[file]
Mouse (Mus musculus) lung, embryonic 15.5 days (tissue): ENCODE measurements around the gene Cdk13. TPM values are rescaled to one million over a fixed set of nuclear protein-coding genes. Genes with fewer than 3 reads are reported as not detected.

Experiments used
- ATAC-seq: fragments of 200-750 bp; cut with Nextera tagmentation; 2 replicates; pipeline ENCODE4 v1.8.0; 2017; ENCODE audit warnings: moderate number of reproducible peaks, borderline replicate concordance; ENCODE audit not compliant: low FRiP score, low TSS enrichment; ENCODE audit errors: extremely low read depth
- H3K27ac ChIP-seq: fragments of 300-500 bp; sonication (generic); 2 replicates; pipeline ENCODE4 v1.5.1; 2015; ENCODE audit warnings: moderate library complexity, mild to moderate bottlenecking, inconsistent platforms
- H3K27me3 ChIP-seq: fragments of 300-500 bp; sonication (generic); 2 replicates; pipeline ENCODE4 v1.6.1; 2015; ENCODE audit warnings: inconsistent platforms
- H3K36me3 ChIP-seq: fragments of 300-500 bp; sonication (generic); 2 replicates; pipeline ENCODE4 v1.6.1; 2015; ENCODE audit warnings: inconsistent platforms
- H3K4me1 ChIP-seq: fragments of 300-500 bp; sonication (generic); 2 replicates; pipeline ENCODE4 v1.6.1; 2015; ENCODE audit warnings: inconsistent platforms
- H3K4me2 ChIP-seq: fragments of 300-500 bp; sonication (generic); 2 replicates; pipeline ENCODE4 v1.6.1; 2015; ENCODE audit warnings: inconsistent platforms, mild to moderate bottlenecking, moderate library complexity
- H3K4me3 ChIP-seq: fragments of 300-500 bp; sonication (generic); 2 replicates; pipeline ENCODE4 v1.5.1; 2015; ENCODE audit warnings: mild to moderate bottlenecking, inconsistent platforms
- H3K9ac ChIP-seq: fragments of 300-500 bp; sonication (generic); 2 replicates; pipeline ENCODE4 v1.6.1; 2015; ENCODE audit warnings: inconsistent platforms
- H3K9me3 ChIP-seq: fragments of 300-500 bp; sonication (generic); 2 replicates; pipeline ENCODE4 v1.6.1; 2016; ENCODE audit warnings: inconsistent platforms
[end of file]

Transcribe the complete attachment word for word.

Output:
Mouse (Mus musculus) lung, embryonic 15.5 days (tissue): ENCODE measurements around the gene Cdk13. TPM values are rescaled to one million over a fixed set of nuclear protein-coding genes. Genes with fewer than 3 reads are reported as not detected.

Experiments used
- ATAC-seq: fragments of 200-750 bp; cut with Nextera tagmentation; 2 replicates; pipeline ENCODE4 v1.8.0; 2017; ENCODE audit warnings: moderate number of reproducible peaks, borderline replicate concordance; ENCODE audit not compliant: low FRiP score, low TSS enrichment; ENCODE audit errors: extremely low read depth
- H3K27ac ChIP-seq: fragments of 300-500 bp; sonication (generic); 2 replicates; pipeline ENCODE4 v1.5.1; 2015; ENCODE audit warnings: moderate library complexity, mild to moderate bottlenecking, inconsistent platforms
- H3K27me3 ChIP-seq: fragments of 300-500 bp; sonication (generic); 2 replicates; pipeline ENCODE4 v1.6.1; 2015; ENCODE audit warnings: inconsistent platforms
- H3K36me3 ChIP-seq: fragments of 300-500 bp; sonication (generic); 2 replicates; pipeline ENCODE4 v1.6.1; 2015; ENCODE audit warnings: inconsistent platforms
- H3K4me1 ChIP-seq: fragments of 300-500 bp; sonication (generic); 2 replicates; pipeline ENCODE4 v1.6.1; 2015; ENCODE audit warnings: inconsistent platforms
- H3K4me2 ChIP-seq: fragments of 300-500 bp; sonication (generic); 2 replicates; pipeline ENCODE4 v1.6.1; 2015; ENCODE audit warnings: inconsistent platforms, mild to moderate bottlenecking, moderate library complexity
- H3K4me3 ChIP-seq: fragments of 300-500 bp; sonication (generic); 2 replicates; pipeline ENCODE4 v1.5.1; 2015; ENCODE audit warnings: mild to moderate bottlenecking, inconsistent platforms
- H3K9ac ChIP-seq: fragments of 300-500 bp; sonication (generic); 2 replicates; pipeline ENCODE4 v1.6.1; 2015; ENCODE audit warnings: inconsistent platforms
- H3K9me3 ChIP-seq: fragments of 300-500 bp; sonication (generic); 2 replicates; pipeline ENCODE4 v1.6.1; 2016; ENCODE audit warnings: inconsistent platforms